Diabetes and the Eye

  • Massimo PortaEmail author
  • José Cunha-Vaz
Reference work entry
Part of the Endocrinology book series (ENDOCR)


Diabetic retinopathy (DR) remains a leading cause of visual impairment in the industrialized world and a growing concern in developing countries, as diabetes is rapidly expanding worldwide. It is classified as nonproliferative (mild, moderate, or severe) and proliferative, with diabetic macular edema potentially developing at either stage. The prevalence and incidence of DR increase with diabetes duration and worsening of glycemic and blood pressure control. Current approaches to prevent DR include optimized control of blood glucose and blood pressure and screening for early identification of high-risk, though still asymptomatic, retinal lesions. Results from clinical trials suggest a role for renin-angiotensin system blockers and fenofibrate in reducing progression and/or inducing regression of mild to moderate nonproliferative DR. Laser photocoagulation remains the mainstay of treatment for proliferative DR and for non-center-involved diabetic macular edema, whereas intravitreal administration of anti-VEGF agents was shown to improve vision in center-involved macular edema and may become an option also for proliferative DR.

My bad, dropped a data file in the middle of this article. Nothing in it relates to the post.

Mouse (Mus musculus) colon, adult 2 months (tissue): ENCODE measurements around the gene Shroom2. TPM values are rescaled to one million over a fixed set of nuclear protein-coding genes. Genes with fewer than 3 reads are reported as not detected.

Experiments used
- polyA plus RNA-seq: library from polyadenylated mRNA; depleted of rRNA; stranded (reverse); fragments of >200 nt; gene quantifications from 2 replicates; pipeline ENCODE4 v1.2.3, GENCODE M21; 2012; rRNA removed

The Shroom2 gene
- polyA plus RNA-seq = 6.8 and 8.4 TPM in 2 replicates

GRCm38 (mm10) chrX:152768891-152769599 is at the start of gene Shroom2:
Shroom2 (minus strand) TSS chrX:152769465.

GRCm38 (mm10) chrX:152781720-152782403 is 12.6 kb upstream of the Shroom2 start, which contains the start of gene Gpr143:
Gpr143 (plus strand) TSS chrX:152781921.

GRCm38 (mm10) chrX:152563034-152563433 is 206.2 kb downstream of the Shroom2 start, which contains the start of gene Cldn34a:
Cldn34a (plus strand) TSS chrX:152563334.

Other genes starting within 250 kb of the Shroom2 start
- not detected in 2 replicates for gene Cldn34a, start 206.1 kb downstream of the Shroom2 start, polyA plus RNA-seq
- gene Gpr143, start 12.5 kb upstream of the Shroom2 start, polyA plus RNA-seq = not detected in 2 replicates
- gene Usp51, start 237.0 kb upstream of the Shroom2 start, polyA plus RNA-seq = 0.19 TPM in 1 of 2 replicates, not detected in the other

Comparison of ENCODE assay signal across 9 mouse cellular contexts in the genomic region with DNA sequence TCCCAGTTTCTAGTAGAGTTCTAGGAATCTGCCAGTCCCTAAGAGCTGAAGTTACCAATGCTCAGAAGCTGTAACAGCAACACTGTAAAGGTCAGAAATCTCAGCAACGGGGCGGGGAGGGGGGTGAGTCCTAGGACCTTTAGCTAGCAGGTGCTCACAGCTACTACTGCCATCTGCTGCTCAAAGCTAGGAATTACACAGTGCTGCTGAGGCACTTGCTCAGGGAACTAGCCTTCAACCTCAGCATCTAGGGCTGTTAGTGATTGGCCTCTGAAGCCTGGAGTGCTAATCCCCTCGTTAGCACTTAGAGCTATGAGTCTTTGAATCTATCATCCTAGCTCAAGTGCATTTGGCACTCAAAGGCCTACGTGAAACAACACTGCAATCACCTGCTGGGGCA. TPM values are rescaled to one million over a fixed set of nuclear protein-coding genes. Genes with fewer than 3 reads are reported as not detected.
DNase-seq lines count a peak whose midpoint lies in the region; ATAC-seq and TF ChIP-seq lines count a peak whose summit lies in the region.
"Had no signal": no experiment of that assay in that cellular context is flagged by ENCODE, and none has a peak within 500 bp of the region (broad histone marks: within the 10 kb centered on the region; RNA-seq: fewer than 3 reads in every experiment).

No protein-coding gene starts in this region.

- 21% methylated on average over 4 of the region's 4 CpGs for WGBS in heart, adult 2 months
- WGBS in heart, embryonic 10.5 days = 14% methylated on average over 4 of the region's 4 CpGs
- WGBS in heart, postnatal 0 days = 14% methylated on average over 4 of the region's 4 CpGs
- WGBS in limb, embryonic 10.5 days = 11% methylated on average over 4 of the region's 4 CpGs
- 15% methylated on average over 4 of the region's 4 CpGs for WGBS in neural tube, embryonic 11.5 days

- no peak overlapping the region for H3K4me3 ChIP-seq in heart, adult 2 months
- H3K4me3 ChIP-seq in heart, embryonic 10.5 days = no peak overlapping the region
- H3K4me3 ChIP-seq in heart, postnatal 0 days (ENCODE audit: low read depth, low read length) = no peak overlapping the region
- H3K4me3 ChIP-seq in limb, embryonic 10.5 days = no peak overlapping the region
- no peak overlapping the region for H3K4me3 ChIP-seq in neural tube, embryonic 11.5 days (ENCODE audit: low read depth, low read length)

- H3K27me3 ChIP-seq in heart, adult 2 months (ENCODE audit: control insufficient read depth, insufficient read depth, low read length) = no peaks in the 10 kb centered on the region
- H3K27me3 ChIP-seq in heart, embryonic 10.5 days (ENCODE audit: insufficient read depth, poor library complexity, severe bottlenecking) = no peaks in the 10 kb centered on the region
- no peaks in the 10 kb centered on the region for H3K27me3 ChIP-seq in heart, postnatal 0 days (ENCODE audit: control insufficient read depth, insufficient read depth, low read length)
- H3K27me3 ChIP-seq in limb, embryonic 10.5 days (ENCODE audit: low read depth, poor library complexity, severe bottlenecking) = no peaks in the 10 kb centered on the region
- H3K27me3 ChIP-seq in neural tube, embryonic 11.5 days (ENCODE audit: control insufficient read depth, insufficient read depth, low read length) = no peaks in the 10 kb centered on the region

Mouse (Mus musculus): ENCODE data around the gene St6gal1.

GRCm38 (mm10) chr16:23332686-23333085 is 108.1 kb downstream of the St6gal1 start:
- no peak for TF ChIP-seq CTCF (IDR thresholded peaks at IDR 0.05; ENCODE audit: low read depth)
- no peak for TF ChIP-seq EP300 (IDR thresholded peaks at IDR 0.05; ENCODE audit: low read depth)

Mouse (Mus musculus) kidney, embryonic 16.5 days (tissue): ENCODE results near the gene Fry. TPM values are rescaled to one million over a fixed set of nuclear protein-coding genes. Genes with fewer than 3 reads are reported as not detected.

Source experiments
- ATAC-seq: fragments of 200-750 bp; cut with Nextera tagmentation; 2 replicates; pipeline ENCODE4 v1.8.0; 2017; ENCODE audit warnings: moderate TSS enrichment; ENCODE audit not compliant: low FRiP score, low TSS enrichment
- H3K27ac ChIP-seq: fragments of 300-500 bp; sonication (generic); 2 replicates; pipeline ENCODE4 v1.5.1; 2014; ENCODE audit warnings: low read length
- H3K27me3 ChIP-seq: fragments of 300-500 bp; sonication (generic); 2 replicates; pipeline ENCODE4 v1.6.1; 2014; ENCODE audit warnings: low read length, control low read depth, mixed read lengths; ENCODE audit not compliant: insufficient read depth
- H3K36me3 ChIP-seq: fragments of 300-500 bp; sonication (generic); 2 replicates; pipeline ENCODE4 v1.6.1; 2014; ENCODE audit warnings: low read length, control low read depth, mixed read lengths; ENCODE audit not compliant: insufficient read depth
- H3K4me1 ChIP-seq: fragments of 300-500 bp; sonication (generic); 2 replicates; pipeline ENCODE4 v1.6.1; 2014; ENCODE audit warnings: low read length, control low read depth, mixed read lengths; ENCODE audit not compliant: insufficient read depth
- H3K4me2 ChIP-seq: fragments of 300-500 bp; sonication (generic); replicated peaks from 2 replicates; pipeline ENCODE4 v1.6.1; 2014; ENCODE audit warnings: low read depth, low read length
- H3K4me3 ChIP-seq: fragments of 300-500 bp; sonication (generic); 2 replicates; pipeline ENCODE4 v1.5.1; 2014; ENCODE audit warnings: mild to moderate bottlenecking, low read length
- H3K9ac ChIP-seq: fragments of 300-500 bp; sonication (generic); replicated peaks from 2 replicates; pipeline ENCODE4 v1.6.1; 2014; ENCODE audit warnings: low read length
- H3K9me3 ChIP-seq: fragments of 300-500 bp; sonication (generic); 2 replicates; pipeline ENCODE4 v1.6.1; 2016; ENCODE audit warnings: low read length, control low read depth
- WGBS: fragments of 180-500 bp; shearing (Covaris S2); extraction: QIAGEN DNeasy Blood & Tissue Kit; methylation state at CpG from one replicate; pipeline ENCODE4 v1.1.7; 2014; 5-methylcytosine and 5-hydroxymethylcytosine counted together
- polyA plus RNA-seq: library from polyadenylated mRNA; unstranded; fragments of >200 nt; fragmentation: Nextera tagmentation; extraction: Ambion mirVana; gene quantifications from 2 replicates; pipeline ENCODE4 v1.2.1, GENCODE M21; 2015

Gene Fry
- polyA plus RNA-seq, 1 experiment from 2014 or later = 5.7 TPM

Diabetes mellitus Diabetic retinopathy Glycemic control Serum lipids Retinal photocoagulation Vascular endothelial growth factor 


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© Springer International Publishing AG, part of Springer Nature 2018

Authors and Affiliations

  1. 1.Diabetic Retinopathy Centre, Department of Medical SciencesUniversity of TurinTurinItaly
  2. 2.Association for Innovation and Biomedical Research on Light and Image (AIBILI) and University of CoimbraCoimbraPortugal

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